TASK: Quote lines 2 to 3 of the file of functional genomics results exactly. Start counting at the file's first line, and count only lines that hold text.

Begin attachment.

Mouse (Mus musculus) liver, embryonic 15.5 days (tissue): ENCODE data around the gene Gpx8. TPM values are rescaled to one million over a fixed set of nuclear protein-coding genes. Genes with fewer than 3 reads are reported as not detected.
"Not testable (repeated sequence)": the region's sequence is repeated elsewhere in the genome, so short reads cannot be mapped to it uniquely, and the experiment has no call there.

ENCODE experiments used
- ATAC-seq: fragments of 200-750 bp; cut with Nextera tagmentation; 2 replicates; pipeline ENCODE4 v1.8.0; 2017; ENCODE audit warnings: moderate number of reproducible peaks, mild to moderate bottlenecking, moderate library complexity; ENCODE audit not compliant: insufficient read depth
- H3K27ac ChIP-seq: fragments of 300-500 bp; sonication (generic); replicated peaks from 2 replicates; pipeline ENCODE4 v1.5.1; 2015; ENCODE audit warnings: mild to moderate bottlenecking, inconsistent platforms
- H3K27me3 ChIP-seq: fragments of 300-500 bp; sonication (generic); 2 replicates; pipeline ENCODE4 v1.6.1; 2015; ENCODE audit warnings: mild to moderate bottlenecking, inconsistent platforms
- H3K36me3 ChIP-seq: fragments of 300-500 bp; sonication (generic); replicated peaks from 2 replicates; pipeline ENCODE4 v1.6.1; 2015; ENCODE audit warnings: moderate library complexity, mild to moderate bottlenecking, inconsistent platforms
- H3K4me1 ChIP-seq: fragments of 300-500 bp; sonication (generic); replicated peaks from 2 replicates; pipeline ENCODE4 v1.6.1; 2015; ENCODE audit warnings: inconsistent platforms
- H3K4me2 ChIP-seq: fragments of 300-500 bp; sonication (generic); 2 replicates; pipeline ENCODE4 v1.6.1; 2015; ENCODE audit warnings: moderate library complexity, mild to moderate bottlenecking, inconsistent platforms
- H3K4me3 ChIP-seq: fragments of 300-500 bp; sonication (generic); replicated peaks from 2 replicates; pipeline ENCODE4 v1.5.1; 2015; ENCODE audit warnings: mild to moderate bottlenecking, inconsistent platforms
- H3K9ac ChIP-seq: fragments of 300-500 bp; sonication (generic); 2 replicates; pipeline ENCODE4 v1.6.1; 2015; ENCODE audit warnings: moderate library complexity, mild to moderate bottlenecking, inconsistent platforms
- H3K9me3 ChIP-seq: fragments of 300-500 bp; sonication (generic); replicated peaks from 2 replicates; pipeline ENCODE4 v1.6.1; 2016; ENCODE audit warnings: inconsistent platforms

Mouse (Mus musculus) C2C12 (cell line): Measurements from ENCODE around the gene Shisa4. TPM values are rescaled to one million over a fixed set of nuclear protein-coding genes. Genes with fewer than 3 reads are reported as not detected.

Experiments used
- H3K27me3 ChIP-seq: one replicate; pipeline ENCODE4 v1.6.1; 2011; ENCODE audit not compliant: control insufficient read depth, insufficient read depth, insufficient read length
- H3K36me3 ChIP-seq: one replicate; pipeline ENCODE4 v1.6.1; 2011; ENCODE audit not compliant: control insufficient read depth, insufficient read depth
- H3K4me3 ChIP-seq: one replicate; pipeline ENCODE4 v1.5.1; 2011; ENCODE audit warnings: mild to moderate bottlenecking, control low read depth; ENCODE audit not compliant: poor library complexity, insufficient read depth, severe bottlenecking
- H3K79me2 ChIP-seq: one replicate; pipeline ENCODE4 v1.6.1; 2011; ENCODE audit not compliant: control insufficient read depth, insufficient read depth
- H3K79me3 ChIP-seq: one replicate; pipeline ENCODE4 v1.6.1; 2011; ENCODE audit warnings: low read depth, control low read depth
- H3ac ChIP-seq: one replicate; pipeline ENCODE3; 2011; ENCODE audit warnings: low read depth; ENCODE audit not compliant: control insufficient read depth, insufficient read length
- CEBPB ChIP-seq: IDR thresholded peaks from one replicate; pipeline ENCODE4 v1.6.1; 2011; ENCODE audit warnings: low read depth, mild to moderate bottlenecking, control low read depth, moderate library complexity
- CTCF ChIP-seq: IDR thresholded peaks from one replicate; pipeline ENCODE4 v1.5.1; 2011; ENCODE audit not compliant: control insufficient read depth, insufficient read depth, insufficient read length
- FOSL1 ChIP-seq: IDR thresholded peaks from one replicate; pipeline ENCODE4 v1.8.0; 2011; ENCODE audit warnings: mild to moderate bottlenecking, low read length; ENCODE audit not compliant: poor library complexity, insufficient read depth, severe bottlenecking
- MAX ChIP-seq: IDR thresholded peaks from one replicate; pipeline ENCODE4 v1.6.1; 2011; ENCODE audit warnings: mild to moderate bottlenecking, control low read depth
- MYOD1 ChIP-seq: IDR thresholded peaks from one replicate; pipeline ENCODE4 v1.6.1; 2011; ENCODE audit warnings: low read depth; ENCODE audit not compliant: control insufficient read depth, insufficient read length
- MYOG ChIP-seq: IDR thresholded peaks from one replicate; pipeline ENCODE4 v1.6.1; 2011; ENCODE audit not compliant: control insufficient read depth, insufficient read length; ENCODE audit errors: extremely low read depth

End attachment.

"Not testable (repeated sequence)": the region's sequence is repeated elsewhere in the genome, so short reads cannot be mapped to it uniquely, and the experiment has no call there.

ENCODE experiments used